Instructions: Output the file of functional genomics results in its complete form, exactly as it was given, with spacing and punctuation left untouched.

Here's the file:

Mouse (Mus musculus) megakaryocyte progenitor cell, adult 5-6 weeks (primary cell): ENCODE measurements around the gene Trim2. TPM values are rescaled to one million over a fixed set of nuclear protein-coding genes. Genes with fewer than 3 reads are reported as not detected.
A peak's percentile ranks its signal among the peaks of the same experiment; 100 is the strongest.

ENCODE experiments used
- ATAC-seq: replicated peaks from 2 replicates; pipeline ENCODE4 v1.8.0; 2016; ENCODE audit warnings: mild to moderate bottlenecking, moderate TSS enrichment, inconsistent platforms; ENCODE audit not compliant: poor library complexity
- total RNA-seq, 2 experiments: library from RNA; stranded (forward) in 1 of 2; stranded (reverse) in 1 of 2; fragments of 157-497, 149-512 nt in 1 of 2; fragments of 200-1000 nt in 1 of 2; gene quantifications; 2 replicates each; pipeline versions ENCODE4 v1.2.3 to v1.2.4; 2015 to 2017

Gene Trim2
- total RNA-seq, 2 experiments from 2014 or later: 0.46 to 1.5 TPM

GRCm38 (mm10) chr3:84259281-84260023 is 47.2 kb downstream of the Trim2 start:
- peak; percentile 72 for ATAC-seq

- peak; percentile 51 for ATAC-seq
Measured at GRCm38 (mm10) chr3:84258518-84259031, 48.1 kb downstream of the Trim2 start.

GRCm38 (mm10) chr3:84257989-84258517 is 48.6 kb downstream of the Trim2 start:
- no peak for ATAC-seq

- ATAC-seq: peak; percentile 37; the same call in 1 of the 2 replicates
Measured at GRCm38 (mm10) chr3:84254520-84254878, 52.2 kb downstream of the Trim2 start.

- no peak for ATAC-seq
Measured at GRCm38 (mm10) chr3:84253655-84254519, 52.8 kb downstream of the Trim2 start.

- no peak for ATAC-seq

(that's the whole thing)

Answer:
Mouse (Mus musculus) megakaryocyte progenitor cell, adult 5-6 weeks (primary cell): ENCODE measurements around the gene Trim2. TPM values are rescaled to one million over a fixed set of nuclear protein-coding genes. Genes with fewer than 3 reads are reported as not detected.
A peak's percentile ranks its signal among the peaks of the same experiment; 100 is the strongest.

ENCODE experiments used
- ATAC-seq: replicated peaks from 2 replicates; pipeline ENCODE4 v1.8.0; 2016; ENCODE audit warnings: mild to moderate bottlenecking, moderate TSS enrichment, inconsistent platforms; ENCODE audit not compliant: poor library complexity
- total RNA-seq, 2 experiments: library from RNA; stranded (forward) in 1 of 2; stranded (reverse) in 1 of 2; fragments of 157-497, 149-512 nt in 1 of 2; fragments of 200-1000 nt in 1 of 2; gene quantifications; 2 replicates each; pipeline versions ENCODE4 v1.2.3 to v1.2.4; 2015 to 2017

Gene Trim2
- total RNA-seq, 2 experiments from 2014 or later: 0.46 to 1.5 TPM

GRCm38 (mm10) chr3:84259281-84260023 is 47.2 kb downstream of the Trim2 start:
- peak; percentile 72 for ATAC-seq

- peak; percentile 51 for ATAC-seq
Measured at GRCm38 (mm10) chr3:84258518-84259031, 48.1 kb downstream of the Trim2 start.

GRCm38 (mm10) chr3:84257989-84258517 is 48.6 kb downstream of the Trim2 start:
- no peak for ATAC-seq

- ATAC-seq: peak; percentile 37; the same call in 1 of the 2 replicates
Measured at GRCm38 (mm10) chr3:84254520-84254878, 52.2 kb downstream of the Trim2 start.

- no peak for ATAC-seq
Measured at GRCm38 (mm10) chr3:84253655-84254519, 52.8 kb downstream of the Trim2 start.

- no peak for ATAC-seq